October 20 kicks off Respiratory Care Week, and to recognize the importance of strong, healthy lungs, we’d like to shed some light on what’s becoming a huge threat to the health of teens and adults alike. In recent years, e-cigarettes, also known as vapes or vape pens, have grown more popular. Vapes were originally designed and marketed as a nicotine-delivery tool to help adult cigarette smokers break the habit, but with sleek, high-tech looking packaging and flavors like cotton candy, bubblegum, and strawberry cheesecake, kids as young as 12 have been seeking them out – and getting hooked.
Ask almost any middle-school or high-school kid: vapes are all too common on campus, filling up bathrooms with flavored smoke. Kids believe vapes are only flavor and water, and many adults are unconcerned, thinking, “At least it’s safer than smoking.” Indeed, many of the products are advertised as a safer alternative to cigarettes, but they’re anything but harmless.
Vapes Can Cause Serious or Fatal Lung Disease
“The lungs are designed to use air: not smoke or chemicals,” says Dr. Ilan Shapiro, an AltaMed pediatrician. This is the reason why we’ve recently been seeing news stories about serious lung conditions that were linked to vaping. Just in the past few months, mysterious vape-induced lung diseases killed six and more than 300 individuals got sick, with many of those people ending up in the hospital.
Even with the nation’s top doctors, scientists, and research centers working together to find an answer, the unfortunate truth is that no one is 100% sure of what is causing the illness.
Another reason why vaping is dangerous is that the product has not been around that long. There hasn’t been enough time to do meaningful, long-term research on its effects, and the products themselves still are not strongly regulated. In fact, consumers can’t even be certain that vape products are labeled correctly. For example, one study found that even vape juice pods that were supposed to be nicotine-free contained some amount of nicotine.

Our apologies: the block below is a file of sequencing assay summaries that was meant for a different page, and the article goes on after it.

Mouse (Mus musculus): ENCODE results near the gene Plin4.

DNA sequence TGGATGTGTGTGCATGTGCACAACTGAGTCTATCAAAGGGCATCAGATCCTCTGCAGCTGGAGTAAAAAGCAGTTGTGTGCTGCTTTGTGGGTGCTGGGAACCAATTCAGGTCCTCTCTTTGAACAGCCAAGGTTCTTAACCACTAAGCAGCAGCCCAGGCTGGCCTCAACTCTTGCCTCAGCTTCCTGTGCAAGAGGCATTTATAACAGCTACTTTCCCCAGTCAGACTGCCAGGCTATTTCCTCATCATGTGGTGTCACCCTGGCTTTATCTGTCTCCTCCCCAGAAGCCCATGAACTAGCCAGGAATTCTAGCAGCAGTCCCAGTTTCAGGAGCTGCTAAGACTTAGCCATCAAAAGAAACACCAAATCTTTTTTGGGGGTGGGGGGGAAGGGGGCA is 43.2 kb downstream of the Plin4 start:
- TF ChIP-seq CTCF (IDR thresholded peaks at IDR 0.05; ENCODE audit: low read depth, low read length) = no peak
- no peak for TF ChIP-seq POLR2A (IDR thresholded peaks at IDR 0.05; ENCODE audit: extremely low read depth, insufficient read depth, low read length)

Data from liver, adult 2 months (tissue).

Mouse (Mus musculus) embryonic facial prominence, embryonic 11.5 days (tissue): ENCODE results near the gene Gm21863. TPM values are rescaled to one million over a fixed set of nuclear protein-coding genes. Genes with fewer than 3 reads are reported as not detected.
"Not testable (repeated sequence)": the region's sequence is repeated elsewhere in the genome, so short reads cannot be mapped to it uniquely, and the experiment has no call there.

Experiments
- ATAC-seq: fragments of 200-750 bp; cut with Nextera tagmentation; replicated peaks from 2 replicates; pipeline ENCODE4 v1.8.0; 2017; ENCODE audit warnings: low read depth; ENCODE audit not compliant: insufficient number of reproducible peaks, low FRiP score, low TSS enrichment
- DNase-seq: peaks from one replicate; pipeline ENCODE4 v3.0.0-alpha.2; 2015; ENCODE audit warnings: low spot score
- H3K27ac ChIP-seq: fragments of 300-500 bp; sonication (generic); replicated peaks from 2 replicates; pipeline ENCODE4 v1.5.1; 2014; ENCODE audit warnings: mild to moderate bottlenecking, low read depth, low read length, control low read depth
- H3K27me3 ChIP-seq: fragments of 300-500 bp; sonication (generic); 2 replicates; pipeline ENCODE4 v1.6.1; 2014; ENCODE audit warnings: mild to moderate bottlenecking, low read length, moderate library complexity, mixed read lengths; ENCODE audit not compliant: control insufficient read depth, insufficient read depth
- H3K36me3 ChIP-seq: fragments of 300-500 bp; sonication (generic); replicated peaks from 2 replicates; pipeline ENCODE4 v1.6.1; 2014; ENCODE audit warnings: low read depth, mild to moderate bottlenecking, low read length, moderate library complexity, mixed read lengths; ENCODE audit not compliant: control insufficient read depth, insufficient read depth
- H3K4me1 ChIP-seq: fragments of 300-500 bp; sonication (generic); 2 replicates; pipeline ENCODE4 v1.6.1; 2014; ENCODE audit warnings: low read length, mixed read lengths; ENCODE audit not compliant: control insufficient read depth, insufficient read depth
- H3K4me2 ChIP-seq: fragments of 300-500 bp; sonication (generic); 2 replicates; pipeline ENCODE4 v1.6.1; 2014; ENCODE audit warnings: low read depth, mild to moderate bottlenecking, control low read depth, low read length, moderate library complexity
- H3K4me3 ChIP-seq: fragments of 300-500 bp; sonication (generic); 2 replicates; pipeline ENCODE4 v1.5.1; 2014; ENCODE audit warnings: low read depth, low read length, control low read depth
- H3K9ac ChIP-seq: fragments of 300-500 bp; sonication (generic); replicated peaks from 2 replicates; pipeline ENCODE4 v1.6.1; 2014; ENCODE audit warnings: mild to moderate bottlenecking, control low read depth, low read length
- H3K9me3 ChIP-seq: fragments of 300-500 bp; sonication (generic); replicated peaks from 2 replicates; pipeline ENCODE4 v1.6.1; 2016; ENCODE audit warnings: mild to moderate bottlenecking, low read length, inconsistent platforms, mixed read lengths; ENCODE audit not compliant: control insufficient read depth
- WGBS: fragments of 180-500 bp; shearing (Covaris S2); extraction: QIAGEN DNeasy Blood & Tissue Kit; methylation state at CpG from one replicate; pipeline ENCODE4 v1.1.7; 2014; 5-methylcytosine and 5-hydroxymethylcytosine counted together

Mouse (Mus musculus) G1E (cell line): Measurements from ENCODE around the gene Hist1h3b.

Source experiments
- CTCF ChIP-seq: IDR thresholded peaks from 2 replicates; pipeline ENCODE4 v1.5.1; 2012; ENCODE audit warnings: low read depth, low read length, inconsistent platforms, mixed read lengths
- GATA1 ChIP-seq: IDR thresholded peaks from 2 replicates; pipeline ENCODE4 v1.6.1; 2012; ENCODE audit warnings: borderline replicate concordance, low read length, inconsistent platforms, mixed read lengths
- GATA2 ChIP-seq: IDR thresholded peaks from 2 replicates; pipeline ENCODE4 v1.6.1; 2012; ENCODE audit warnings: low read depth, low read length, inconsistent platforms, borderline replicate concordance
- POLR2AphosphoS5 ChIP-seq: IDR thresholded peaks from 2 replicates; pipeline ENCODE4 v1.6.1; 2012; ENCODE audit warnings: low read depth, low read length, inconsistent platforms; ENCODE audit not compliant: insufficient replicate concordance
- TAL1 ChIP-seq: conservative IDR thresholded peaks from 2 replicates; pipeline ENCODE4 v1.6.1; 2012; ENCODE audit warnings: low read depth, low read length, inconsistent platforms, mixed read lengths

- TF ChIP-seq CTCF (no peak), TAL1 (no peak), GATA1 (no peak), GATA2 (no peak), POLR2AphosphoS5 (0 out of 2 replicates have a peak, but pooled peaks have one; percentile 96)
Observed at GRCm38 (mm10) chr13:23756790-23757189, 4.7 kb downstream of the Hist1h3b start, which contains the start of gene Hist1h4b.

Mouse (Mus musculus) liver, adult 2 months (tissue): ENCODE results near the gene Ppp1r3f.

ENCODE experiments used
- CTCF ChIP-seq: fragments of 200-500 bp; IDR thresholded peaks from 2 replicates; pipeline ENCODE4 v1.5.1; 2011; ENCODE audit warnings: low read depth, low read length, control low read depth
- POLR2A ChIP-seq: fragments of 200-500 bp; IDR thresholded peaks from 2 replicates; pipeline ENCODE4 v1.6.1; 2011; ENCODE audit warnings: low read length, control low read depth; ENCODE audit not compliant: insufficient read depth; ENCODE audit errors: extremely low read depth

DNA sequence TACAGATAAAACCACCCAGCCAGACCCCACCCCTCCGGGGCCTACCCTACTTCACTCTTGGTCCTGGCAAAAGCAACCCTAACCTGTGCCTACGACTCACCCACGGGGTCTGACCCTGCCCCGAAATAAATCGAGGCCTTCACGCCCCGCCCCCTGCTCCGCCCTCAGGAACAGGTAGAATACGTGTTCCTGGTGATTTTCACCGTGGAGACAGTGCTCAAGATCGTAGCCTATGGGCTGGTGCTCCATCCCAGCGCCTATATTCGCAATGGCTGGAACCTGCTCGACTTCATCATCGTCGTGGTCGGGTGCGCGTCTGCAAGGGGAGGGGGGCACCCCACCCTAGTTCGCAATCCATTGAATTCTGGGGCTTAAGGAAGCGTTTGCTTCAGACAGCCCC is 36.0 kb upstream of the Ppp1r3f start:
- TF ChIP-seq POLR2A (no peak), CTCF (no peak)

Vaping Has Been Called a Youth Epidemic
Vaping is bad for everyone, but vaping’s effects hit kids and teens harder, for several reasons.
Because children’s brains are still developing, early exposure to potent doses of nicotine can rewire their brains, leaving them even more likely to become addicted and engage in other risky substances. Research indicates that kids who vape are four times more likely to smoke cigarettes (compared to kids who don’t vape) – and many of those kids start smoking within six months of their first hit off a vape pen.
In addition to harming the lungs and the brain, vaping is just as bad for the heart and cardiovascular systems as regular cigarettes are.
If You’re a Parent, Here’s How to Keep Your Kids Safe
Even if all of your child’s friends are vaping, don’t underestimate the power you have to make a difference. Here’s what you can do to help make sure your teens don’t start vaping:
- Set a good example. Don’t use tobacco products yourself. If you do, get help to quit.
- Have an open and honest conversation. Don’t be judgmental: listen and encourage your child to tell you what they’re going through.
- Make these conversations a habit. Your child may be repeatedly be faced with the temptation to vape, so try to have these conversations often.
- Arm yourself with the facts. As a rule, scare tactics won’t dissuade your child. Educate yourself with scientific evidence and stories from trusted news sources.
Get Help to Break the Smoking or Vaping Habit
“Today we are extremely worried that young healthy adults are dying, related to their use of vaping products, and we need to avoid these chemicals and products to safeguard our community,” said Dr. Shapiro.
If you or a loved one needs help to quit tobacco use or vaping, call the California Smokers’ Helpline at 1-800-NO BUTTS or visit nobutts.org. Available in multiple languages, the program offers free counseling and support services.
For any other health concerns or questions, call AltaMed at 888-499-9303. We’re here to support you and your family’s healthy lifestyle, with primary care, specialty care, and preventive screenings and checkups.